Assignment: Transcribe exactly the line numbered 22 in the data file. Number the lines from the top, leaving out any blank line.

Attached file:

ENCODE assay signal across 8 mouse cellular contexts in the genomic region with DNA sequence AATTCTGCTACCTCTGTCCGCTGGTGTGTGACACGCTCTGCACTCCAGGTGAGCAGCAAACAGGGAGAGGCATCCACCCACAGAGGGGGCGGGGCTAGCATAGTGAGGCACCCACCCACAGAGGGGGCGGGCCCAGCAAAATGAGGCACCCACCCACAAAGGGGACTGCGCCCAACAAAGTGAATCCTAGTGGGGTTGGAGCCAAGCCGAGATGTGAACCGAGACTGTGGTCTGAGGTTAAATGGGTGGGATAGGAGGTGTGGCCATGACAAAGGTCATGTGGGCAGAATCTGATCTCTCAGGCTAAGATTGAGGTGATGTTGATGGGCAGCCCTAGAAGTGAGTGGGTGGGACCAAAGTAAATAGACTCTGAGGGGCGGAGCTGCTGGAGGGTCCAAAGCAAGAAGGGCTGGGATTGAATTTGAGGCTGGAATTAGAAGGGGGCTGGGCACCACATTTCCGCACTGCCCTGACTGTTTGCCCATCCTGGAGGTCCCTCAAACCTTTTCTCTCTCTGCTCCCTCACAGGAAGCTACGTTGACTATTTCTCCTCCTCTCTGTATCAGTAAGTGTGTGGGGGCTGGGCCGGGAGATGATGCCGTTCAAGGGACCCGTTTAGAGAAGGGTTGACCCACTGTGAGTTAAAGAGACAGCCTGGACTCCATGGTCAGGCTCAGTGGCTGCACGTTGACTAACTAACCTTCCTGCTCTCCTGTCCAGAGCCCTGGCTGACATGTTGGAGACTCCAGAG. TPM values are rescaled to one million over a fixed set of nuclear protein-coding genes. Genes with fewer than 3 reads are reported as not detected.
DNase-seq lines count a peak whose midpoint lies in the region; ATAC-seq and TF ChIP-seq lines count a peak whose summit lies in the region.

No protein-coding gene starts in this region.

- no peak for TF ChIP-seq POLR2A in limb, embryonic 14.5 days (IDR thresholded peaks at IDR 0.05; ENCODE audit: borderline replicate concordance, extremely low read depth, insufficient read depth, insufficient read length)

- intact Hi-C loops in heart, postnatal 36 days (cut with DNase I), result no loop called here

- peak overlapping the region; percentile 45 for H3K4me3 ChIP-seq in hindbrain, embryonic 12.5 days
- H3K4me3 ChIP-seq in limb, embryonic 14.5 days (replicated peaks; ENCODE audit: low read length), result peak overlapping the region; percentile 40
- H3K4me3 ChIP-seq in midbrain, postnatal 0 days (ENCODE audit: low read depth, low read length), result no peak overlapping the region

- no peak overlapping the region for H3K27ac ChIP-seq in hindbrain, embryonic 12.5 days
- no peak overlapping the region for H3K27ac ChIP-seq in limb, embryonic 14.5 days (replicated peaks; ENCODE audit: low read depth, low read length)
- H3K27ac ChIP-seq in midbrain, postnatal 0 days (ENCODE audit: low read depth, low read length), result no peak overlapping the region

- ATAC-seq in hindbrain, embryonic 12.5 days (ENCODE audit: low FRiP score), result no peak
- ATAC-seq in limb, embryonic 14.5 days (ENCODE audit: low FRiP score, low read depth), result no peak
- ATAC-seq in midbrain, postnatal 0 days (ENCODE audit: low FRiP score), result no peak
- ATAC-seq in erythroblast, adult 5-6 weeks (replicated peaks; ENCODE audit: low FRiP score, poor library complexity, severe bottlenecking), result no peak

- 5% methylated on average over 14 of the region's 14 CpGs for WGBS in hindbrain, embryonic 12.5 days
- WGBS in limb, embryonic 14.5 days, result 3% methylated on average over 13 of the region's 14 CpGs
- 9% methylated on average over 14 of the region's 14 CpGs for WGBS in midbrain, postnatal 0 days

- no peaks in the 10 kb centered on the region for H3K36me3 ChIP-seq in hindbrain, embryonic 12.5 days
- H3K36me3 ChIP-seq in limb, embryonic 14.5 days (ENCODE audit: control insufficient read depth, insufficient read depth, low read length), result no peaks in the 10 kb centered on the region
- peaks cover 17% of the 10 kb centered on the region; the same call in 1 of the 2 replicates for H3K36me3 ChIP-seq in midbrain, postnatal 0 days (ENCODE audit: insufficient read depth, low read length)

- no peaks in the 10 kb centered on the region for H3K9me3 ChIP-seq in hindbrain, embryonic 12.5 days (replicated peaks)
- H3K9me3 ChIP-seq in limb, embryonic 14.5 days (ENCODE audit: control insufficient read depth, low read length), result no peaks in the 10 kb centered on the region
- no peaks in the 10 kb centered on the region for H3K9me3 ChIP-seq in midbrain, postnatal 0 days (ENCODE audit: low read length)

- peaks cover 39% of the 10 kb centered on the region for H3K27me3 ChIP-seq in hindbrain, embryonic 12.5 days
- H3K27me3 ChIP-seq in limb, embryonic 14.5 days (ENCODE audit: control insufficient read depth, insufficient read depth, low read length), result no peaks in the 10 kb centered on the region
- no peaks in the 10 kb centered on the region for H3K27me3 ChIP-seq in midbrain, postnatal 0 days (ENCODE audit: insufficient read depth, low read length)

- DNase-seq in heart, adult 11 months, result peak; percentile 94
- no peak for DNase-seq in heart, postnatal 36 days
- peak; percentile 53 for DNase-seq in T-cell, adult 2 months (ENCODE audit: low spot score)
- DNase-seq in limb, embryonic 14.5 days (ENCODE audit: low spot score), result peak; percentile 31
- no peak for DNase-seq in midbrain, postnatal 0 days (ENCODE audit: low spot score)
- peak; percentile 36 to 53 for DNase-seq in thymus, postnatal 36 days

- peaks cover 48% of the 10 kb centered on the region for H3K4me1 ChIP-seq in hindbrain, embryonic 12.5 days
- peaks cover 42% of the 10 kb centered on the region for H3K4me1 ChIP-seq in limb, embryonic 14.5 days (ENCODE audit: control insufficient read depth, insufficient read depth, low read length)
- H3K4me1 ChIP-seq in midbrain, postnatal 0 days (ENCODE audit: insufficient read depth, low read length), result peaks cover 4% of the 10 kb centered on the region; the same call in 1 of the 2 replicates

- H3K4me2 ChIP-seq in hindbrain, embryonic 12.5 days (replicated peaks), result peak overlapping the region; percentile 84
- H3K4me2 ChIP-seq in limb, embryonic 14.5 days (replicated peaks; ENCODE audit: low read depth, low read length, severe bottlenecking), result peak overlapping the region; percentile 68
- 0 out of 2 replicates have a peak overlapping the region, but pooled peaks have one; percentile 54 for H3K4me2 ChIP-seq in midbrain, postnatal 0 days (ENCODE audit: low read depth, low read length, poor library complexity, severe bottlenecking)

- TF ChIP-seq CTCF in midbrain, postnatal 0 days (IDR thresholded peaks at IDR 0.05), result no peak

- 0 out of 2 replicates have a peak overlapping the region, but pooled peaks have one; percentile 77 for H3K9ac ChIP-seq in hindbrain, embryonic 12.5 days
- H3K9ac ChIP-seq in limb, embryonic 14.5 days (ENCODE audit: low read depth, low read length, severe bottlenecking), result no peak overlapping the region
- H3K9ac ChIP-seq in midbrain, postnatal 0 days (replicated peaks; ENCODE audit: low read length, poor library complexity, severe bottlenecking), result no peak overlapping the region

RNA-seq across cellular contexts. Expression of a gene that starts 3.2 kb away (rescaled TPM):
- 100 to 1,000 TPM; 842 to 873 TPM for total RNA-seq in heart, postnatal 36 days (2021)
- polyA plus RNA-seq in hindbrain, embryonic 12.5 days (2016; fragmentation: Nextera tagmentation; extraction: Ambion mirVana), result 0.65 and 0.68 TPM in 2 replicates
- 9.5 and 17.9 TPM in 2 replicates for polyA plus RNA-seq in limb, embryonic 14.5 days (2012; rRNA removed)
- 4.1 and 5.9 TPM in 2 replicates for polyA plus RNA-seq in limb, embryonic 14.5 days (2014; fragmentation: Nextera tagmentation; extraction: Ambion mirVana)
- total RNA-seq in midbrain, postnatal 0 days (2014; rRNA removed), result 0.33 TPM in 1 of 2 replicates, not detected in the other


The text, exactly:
- no peaks in the 10 kb centered on the region for H3K9me3 ChIP-seq in hindbrain, embryonic 12.5 days (replicated peaks)